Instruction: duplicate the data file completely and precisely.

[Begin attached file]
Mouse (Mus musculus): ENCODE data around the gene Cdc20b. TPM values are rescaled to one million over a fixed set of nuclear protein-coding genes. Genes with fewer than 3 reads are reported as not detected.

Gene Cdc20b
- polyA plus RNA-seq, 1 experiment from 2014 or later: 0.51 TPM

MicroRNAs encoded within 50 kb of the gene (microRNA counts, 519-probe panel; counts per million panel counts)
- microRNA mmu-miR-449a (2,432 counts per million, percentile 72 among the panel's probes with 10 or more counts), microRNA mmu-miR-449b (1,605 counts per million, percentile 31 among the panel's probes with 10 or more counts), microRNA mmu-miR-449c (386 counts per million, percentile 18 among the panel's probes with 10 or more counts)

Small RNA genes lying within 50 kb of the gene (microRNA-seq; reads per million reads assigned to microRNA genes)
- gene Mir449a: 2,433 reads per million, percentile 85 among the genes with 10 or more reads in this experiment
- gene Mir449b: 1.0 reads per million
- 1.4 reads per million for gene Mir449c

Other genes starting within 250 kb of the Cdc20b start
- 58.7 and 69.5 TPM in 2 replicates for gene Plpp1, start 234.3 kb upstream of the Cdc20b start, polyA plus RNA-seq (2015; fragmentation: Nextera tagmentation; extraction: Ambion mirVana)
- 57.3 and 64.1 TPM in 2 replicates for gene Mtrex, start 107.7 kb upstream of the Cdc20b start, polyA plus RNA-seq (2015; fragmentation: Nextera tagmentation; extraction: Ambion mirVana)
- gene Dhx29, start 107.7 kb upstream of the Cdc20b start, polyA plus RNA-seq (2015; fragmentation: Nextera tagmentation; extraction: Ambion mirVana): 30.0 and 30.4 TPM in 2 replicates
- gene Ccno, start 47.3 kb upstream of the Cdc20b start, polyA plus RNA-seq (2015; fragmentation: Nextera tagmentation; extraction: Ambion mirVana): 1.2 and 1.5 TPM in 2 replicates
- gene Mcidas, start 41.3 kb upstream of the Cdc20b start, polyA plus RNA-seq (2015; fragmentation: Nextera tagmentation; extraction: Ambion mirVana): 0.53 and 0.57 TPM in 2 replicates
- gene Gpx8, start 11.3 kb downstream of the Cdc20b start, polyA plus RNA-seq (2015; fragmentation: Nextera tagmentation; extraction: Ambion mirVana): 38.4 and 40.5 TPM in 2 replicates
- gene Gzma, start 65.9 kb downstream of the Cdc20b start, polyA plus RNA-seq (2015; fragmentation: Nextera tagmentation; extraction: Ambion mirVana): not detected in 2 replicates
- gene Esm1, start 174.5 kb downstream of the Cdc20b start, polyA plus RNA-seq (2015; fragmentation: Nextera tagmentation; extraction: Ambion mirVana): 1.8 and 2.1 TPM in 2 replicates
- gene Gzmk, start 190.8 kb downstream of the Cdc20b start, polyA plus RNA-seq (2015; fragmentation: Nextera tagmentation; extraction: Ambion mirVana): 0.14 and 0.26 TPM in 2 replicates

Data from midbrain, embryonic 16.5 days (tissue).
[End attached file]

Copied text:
Mouse (Mus musculus): ENCODE data around the gene Cdc20b. TPM values are rescaled to one million over a fixed set of nuclear protein-coding genes. Genes with fewer than 3 reads are reported as not detected.

Gene Cdc20b
- polyA plus RNA-seq, 1 experiment from 2014 or later: 0.51 TPM

MicroRNAs encoded within 50 kb of the gene (microRNA counts, 519-probe panel; counts per million panel counts)
- microRNA mmu-miR-449a (2,432 counts per million, percentile 72 among the panel's probes with 10 or more counts), microRNA mmu-miR-449b (1,605 counts per million, percentile 31 among the panel's probes with 10 or more counts), microRNA mmu-miR-449c (386 counts per million, percentile 18 among the panel's probes with 10 or more counts)

Small RNA genes lying within 50 kb of the gene (microRNA-seq; reads per million reads assigned to microRNA genes)
- gene Mir449a: 2,433 reads per million, percentile 85 among the genes with 10 or more reads in this experiment
- gene Mir449b: 1.0 reads per million
- 1.4 reads per million for gene Mir449c

Other genes starting within 250 kb of the Cdc20b start
- 58.7 and 69.5 TPM in 2 replicates for gene Plpp1, start 234.3 kb upstream of the Cdc20b start, polyA plus RNA-seq (2015; fragmentation: Nextera tagmentation; extraction: Ambion mirVana)
- 57.3 and 64.1 TPM in 2 replicates for gene Mtrex, start 107.7 kb upstream of the Cdc20b start, polyA plus RNA-seq (2015; fragmentation: Nextera tagmentation; extraction: Ambion mirVana)
- gene Dhx29, start 107.7 kb upstream of the Cdc20b start, polyA plus RNA-seq (2015; fragmentation: Nextera tagmentation; extraction: Ambion mirVana): 30.0 and 30.4 TPM in 2 replicates
- gene Ccno, start 47.3 kb upstream of the Cdc20b start, polyA plus RNA-seq (2015; fragmentation: Nextera tagmentation; extraction: Ambion mirVana): 1.2 and 1.5 TPM in 2 replicates
- gene Mcidas, start 41.3 kb upstream of the Cdc20b start, polyA plus RNA-seq (2015; fragmentation: Nextera tagmentation; extraction: Ambion mirVana): 0.53 and 0.57 TPM in 2 replicates
- gene Gpx8, start 11.3 kb downstream of the Cdc20b start, polyA plus RNA-seq (2015; fragmentation: Nextera tagmentation; extraction: Ambion mirVana): 38.4 and 40.5 TPM in 2 replicates
- gene Gzma, start 65.9 kb downstream of the Cdc20b start, polyA plus RNA-seq (2015; fragmentation: Nextera tagmentation; extraction: Ambion mirVana): not detected in 2 replicates
- gene Esm1, start 174.5 kb downstream of the Cdc20b start, polyA plus RNA-seq (2015; fragmentation: Nextera tagmentation; extraction: Ambion mirVana): 1.8 and 2.1 TPM in 2 replicates
- gene Gzmk, start 190.8 kb downstream of the Cdc20b start, polyA plus RNA-seq (2015; fragmentation: Nextera tagmentation; extraction: Ambion mirVana): 0.14 and 0.26 TPM in 2 replicates

Data from midbrain, embryonic 16.5 days (tissue).